Dungeons have a balance of about half puzzle, half combat. This isn't what I had hoped for, so a lot of rooms are either devoid of enemies or have very few of them. In combination with a lot of pots to replenish your health, it's an easy going. Especially because the content of pots respawns without exiting the dungeon and because the modern design of Zelda dungeons regularly sends you on circular routes, so running low on health rarely, if ever, happens. Additionally, Link swings his sword at a full 180° angle, so hitting enemies is easier than ever before. Almost every dungeon has also a room with a bunch of fairies. The fact that the unlockable Hero mode makes enemies deal quadruple damage shows that the developers were well aware that the standard difficulty isn't all that. This could have been easily rectified by adding more enemies, but I guess they just like their puzzles too much. That's not to say that the entire game is a breeze, because there are occasionally spikes in difficulty. But the thrill of rooms being packed with a lot of enemies or nasty combinations of enemies (plus statues shooting fire balls at you) isn't there. Hero mode sounds like "Holy hell!" material, but I only used three blue potions (refills entire health) for the whole game, and two of those I used during two separate runs of the Endurance Tower's 50-level-challenge.
The map item for dungeons doesn't exist anymore, instead you have the dungeon layout on the touchscreen right from the start. Yes, it's not that big of a deal, but it still takes away from earning things yourself.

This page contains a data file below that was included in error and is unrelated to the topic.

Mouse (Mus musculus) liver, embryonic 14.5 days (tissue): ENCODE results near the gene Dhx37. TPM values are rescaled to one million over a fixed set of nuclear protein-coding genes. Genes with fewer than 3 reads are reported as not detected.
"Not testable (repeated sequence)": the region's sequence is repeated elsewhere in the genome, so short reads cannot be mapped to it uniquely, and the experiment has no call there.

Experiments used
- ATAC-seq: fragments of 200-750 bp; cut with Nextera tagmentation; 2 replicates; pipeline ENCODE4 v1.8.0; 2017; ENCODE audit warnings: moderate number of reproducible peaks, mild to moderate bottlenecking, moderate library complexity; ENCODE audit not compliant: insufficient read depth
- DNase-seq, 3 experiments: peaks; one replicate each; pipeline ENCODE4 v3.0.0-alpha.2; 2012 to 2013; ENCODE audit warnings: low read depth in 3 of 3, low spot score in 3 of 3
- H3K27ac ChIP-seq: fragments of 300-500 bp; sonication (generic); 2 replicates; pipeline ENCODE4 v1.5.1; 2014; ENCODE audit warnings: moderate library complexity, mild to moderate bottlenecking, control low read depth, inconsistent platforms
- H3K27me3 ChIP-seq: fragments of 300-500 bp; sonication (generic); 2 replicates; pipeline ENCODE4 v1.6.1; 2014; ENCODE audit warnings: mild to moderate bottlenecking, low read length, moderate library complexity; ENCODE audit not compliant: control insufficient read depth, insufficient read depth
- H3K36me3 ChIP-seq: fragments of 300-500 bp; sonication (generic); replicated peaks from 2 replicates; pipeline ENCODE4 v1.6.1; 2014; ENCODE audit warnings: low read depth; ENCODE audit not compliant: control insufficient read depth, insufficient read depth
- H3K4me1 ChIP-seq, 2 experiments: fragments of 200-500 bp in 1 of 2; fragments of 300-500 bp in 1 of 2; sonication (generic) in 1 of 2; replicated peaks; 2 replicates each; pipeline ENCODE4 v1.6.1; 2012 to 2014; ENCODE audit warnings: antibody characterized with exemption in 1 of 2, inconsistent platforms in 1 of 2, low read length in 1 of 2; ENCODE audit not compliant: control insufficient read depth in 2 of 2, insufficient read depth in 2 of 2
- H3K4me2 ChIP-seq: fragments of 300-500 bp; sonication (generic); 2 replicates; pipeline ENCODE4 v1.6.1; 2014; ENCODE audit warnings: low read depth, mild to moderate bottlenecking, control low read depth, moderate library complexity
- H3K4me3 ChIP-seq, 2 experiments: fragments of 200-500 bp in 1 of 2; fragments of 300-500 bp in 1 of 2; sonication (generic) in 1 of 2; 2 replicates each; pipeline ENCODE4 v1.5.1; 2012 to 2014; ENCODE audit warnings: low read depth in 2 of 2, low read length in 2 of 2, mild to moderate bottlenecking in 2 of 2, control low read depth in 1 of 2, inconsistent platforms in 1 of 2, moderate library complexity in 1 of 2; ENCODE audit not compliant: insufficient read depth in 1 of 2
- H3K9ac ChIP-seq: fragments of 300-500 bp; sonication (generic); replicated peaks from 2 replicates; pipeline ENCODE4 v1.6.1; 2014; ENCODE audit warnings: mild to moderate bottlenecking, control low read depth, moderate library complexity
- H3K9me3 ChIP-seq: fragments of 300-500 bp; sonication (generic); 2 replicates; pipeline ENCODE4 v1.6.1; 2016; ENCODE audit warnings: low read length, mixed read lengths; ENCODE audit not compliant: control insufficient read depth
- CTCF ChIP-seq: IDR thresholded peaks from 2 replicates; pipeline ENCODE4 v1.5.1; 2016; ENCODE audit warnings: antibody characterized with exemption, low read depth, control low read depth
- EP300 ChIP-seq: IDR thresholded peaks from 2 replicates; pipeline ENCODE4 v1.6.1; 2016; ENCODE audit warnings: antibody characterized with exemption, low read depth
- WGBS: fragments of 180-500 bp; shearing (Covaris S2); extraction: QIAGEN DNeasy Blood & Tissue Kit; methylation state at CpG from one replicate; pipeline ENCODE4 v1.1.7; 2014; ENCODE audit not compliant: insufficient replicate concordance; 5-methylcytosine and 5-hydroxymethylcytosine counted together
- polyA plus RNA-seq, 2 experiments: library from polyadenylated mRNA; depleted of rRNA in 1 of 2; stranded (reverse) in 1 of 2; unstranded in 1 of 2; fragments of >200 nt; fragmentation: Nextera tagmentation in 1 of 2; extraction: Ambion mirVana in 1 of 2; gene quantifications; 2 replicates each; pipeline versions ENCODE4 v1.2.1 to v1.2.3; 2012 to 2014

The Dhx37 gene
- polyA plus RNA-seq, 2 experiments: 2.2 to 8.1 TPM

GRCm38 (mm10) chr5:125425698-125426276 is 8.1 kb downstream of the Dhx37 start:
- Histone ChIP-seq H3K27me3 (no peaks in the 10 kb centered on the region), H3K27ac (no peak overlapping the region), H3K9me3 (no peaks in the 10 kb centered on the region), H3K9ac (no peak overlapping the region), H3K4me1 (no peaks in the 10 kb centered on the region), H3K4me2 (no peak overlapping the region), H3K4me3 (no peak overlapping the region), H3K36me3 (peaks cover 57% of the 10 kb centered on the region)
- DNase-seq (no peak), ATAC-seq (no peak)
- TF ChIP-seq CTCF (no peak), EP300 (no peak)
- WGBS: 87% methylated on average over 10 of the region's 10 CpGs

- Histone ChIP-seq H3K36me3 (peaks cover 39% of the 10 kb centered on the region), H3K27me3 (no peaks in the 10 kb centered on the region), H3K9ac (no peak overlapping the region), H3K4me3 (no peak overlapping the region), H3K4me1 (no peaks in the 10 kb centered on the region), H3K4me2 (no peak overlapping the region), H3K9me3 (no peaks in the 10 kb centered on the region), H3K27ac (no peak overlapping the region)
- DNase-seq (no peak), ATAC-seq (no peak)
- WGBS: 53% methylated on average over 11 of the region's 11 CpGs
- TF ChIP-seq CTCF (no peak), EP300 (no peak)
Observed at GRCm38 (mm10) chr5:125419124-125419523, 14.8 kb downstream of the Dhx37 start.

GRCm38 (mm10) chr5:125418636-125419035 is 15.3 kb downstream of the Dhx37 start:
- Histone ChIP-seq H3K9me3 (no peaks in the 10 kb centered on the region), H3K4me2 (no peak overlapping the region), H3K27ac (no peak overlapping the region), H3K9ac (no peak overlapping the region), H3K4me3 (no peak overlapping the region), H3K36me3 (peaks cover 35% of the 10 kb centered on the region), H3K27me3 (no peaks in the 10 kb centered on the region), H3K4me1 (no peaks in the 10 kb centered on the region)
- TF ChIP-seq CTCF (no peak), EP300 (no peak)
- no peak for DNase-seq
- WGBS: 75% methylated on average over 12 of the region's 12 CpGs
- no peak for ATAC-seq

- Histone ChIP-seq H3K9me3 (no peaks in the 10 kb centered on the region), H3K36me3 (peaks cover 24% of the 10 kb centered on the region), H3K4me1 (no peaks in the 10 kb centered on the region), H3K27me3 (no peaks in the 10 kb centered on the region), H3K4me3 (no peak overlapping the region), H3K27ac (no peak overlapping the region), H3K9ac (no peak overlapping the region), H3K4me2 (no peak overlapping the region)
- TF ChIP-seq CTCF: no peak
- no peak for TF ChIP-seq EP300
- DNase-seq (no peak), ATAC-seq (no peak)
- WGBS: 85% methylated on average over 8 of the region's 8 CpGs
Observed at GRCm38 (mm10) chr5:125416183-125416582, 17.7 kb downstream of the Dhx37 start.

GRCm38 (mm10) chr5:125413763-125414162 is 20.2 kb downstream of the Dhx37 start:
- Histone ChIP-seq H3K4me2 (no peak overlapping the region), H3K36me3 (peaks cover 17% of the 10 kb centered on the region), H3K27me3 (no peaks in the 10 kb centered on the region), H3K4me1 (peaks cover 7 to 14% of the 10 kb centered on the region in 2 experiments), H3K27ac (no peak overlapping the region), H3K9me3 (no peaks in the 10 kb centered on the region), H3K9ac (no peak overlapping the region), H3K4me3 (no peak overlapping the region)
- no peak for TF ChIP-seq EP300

Hyrule is too familiar. While what's inside houses, caves and temples has changed, and some of the overworld layout as well, it's still nowhere near as exciting as a completely new overworld would have been. Lorule picks up on the dual world concept, so its general layout is what you would expect after seeing Hyrule, but it's more different from Hyrule than ALttP's shadow world.
Allowing the player to freely choose the order of the dungeons in Lorule led to the design decision to make all of them about equal in difficulty, so provided you find upgrades, the game will become easier in the later stages. Many gamers have overstated the freedom that the classic Zelda games offered. In reality, if the enemies inside the dungeons kicking your ass wasn't a clear enough message yet, the dungeons also had numbers assigned to them (Level 1 to X). Yes, for the most part it was possible to play dungeons out of order in the original Zelda and ALttP's shadow world, but it wasn't something that players necessarily did. Speaking of the original Zelda, it still has the best Master quest/Hero mode. It seriously upped the ante which is a much better approach than the lazy "let's multiply the damage" one.
Red potions are idiotic. They replenish eight hearts which isn't worth it, even if you find the game challenging. A fairy refills five hearts and has the added benefit of reviving you upon death, plus it's free. Blue (full health), yellow (temporary invincibility) and purple (deals great damage to enemies) potions require ingredients, I suppose that was done so you don't go overboard with them.